‘No Self-Respecting Minister’
The Prime Minister conducted his first major reshuffle since the Conservative Party won an overall majority of 80 in the Commons in December last year. The reshuffle was expected mainly to involve tinkering at the junior ministerial level. However, Sajid Javid’s decision to resign as Chancellor after reported pressure from Number 10 to dismiss his advisers and accusations of a Number 10 power grab dominate the headlines.
It was expected that Sajid Javid would remain as Chancellor through the reshuffle and deliver the budget on 11th March. Yet a rumoured power clash between Number 10 and Number 11 caused Javid to resign as Chancellor, and Rishi Sunak to be appointed a mere 15 minutes after. It is reported that Number 10 stated that Javid could remain in the role of Chancellor on the condition that he remove all of his advisors. Javid denied this request, stating that “no self-respecting minister” could accept this.
Sunak then did what apparently “no self-respecting minister” could and was promoted to the role of Chancellor. Rumours suggest that Number 10 will be able to have more of a sway on Number 11 now, with complete control over the advisors appointed, as it appears that this was a reason for the previous clash with Javid in the first place. It then begs the question as to whether the Budget will go ahead on 11th March and if so, whether some unexpected announcements from Cummings will find their way into the speech. Much of the tension between Javid and Cummings is thought to have stemmed from Javid’s opposition to increasing public spending to the extent that Cummings wished. With Sunak now in place, it is expected that a raft of new spending commitments will be unveiled at the Budget.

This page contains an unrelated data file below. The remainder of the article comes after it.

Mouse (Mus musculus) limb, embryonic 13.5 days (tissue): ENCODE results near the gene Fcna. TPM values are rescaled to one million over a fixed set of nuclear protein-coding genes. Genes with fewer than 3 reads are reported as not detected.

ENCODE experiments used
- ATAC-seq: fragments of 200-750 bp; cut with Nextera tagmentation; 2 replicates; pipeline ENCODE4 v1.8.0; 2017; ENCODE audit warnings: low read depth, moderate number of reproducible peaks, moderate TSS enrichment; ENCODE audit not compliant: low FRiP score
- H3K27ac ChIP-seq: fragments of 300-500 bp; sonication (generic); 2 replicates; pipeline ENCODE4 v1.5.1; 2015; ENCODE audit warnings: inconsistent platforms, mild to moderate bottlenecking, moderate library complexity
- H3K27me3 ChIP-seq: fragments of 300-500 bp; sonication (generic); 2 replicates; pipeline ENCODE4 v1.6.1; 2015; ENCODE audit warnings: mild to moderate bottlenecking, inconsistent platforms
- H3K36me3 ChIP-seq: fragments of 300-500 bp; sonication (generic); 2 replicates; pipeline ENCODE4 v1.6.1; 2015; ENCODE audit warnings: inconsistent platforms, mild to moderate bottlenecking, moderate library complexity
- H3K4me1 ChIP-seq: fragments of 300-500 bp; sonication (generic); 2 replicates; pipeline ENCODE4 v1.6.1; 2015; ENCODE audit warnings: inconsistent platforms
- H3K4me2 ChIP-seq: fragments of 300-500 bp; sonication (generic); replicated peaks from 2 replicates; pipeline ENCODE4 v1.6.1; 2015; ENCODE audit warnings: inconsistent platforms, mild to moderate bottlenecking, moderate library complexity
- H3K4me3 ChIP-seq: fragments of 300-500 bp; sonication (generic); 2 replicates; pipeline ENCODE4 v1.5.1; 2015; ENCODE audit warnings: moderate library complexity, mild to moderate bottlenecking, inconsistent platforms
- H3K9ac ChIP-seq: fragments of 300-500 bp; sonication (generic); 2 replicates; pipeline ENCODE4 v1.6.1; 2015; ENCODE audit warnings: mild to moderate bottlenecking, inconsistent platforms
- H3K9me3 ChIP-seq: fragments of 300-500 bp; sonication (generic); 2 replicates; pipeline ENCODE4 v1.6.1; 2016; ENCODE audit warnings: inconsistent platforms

Aside from Javid, Boris Johnson has kept the rest of his top-team related to Brexit, of Liz Truss (International Trade Secretary) and Michael Gove (Chancellor of the Duchy of Lancaster), intact. This means that post-Brexit deals are expected to continue as normal and as hoped by Number 10.
From Chequers to Checks
Michael Gove, who remains the Chancellor of the Duchy of Lancaster following the Cabinet Reshuffle, has this week warned businesses that border checks are ‘inevitable’ following a Brexit deal which takes the UK out of the single market and customs union. Through his speech delivered to delegates at a Border Delivery Group stakeholder event in London, he cautioned that traders in the EU and GB will have to submit customs declarations and be liable to goods checks.
Looking back three years, Gove’s vision offers a very different reality to the Brexit promises of free and seamless trade with the EU. It also highlights a shift in position from Theresa May’s Chequers Proposal which prioritised frictionless trade. Whether this is a negotiating tactic or a realistic policy position, it would mean a vast increase in the amount of red tape for trade between the UK and EU. Whilst technology may be able to help ease this in the future, this is not going to be something that will be in place by the end of December.
Justifying the Government’s plans for import controls, Gove reasoned that it would: guarantee border safety; ensure all trading partners are treated equally; and allow the UK to collect the right customs, VAT and excise duties. He also argued that the EU has will enforce checks on British goods, so it was a reciprocal measure.